Eclipse to inject $75m into Far Northern economy
IT lasts only two minutes, but the total solar eclipse this month will inject about $75 million into the Far Northern economy even in the unlikely event it draws fewer tourists than expected.
The huge economic windfall will be generated if just 35,000 visitors arrive for the eclipse, which is less than the influx of 50,000-60,000 that authorities anticipate.
A new economic analysis by Cairns Regional Council predicts the average stargazing tourist will stay in the region for five to nine days and spend about $1100 while they're here.
And tourism bosses are working to ensure the brief astrological phenomenon becomes the gift that keeps giving to the region's struggling economy.
"The challenge and the opportunity is that it takes place over such a short space of time... but we're not focused on just the black spot in the sky; it's how we use the opportunity to promote the destination," Tourism Queensland's Jeff Gillies said.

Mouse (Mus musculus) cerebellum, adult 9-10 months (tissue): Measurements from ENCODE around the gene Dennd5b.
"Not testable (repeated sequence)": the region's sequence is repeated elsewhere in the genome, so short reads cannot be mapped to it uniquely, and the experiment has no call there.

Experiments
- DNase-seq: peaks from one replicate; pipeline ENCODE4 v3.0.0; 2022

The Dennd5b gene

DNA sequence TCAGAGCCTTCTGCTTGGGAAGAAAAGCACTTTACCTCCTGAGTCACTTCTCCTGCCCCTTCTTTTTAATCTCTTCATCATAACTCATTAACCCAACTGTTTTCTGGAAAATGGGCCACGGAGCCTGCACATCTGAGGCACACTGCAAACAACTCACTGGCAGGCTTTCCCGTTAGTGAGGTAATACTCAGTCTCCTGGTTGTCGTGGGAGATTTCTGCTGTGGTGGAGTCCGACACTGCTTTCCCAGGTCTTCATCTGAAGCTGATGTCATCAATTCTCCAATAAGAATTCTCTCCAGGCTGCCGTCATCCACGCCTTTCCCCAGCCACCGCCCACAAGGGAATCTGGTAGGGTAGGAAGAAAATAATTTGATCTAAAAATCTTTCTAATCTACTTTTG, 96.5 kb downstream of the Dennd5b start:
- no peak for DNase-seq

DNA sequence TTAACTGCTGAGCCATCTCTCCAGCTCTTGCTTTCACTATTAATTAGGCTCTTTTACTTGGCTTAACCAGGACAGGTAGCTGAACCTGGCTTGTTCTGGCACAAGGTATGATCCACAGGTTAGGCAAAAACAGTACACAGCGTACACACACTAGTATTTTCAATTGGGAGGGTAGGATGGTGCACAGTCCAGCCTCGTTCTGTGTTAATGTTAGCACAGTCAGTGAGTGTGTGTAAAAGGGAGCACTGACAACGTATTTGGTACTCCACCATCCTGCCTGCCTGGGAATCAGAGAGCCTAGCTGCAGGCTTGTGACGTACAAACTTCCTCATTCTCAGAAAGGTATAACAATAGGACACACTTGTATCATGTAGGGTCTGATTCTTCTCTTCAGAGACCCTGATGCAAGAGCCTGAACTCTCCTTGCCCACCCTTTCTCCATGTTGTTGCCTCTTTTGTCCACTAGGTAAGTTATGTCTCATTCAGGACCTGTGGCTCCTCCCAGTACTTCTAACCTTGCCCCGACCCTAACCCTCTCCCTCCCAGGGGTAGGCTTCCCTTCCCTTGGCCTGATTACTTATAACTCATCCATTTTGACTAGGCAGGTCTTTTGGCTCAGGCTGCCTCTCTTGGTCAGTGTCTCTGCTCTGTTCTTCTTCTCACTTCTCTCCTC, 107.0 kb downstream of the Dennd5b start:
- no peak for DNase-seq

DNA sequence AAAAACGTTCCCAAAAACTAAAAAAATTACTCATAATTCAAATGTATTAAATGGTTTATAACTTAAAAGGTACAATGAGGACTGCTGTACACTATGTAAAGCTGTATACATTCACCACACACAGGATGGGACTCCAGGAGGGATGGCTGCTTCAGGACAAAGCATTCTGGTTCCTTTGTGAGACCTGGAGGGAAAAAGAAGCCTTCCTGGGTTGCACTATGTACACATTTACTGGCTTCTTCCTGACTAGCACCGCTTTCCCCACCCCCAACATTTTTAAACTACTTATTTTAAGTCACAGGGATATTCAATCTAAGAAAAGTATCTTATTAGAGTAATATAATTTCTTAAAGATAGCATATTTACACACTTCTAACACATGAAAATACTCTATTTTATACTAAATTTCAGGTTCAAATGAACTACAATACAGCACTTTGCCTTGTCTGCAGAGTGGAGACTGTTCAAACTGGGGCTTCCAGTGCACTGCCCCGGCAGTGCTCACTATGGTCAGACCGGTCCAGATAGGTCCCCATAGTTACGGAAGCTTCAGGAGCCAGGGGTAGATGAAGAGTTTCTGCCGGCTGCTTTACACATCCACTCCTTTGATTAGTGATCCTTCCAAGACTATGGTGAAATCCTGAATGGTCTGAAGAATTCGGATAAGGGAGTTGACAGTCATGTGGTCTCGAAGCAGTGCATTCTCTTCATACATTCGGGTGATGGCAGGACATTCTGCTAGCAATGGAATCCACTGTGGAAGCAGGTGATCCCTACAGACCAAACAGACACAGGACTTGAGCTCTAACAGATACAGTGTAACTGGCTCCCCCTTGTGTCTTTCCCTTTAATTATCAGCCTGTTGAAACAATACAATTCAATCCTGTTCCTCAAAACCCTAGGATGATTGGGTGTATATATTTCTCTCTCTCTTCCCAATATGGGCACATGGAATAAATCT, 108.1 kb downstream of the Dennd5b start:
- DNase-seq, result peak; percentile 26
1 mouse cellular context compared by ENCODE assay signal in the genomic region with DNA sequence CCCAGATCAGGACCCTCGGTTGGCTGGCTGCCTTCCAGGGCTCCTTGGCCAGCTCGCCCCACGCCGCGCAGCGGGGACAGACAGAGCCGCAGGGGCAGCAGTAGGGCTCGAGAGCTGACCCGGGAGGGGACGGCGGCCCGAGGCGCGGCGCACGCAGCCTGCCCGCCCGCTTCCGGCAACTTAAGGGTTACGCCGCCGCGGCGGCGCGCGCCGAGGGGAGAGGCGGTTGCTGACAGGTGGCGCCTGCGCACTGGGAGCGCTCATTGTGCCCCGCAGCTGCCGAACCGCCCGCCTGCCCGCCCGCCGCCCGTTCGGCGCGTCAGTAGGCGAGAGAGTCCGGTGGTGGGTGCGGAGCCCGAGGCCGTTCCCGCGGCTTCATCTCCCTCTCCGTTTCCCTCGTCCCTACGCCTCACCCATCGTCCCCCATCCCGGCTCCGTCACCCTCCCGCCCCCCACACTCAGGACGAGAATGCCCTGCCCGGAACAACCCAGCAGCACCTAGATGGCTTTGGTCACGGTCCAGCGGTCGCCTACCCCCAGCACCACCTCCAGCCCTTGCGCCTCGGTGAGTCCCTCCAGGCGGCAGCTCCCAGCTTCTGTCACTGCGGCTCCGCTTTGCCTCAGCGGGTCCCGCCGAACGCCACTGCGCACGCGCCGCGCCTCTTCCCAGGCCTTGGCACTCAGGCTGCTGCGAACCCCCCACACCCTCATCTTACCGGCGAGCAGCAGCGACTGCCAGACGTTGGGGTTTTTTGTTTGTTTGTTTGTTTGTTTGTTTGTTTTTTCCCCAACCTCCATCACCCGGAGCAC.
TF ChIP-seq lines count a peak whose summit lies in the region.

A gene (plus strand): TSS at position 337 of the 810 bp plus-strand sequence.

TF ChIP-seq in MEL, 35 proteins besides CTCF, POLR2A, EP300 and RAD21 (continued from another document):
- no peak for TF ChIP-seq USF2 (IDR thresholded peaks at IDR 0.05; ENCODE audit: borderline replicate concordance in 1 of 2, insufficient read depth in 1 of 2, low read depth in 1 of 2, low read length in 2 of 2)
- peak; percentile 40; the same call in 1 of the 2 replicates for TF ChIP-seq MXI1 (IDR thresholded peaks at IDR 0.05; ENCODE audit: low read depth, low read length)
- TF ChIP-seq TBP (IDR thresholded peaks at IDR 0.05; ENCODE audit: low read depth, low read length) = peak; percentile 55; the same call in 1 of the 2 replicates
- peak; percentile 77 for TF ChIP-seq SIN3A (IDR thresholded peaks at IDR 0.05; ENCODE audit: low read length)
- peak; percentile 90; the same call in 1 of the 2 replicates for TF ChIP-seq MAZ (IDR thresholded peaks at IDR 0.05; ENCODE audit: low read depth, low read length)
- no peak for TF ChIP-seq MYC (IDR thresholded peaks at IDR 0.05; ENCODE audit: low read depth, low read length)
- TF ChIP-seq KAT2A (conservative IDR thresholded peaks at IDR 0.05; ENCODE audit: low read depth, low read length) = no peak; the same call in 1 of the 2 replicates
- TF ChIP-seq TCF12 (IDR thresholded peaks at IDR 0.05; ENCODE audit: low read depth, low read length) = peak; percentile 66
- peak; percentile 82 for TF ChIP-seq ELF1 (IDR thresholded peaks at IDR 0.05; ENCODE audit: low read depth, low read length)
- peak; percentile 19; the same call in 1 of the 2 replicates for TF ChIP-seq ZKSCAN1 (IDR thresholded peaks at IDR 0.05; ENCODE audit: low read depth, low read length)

Authorities such as local councils and tourism organisations are spending big and investing significant resources to reap maximum returns.
Spectacular footage and photographs of the event will be beamed around the world, with plans for photographers and cinematographers to be stationed at key vantage points at Palm Cove and Port Douglas and in a helicopter flying over the Tablelands, Kuranda and the Great Barrier Reef.
The council's analysis shows the total impact to the region of attracting 35,000 tourists would be $75 million of direct and indirect benefits, and the creation of 382 jobs.
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Highlight: The solar eclipse will provide a huge economic windfall for the Cairns region.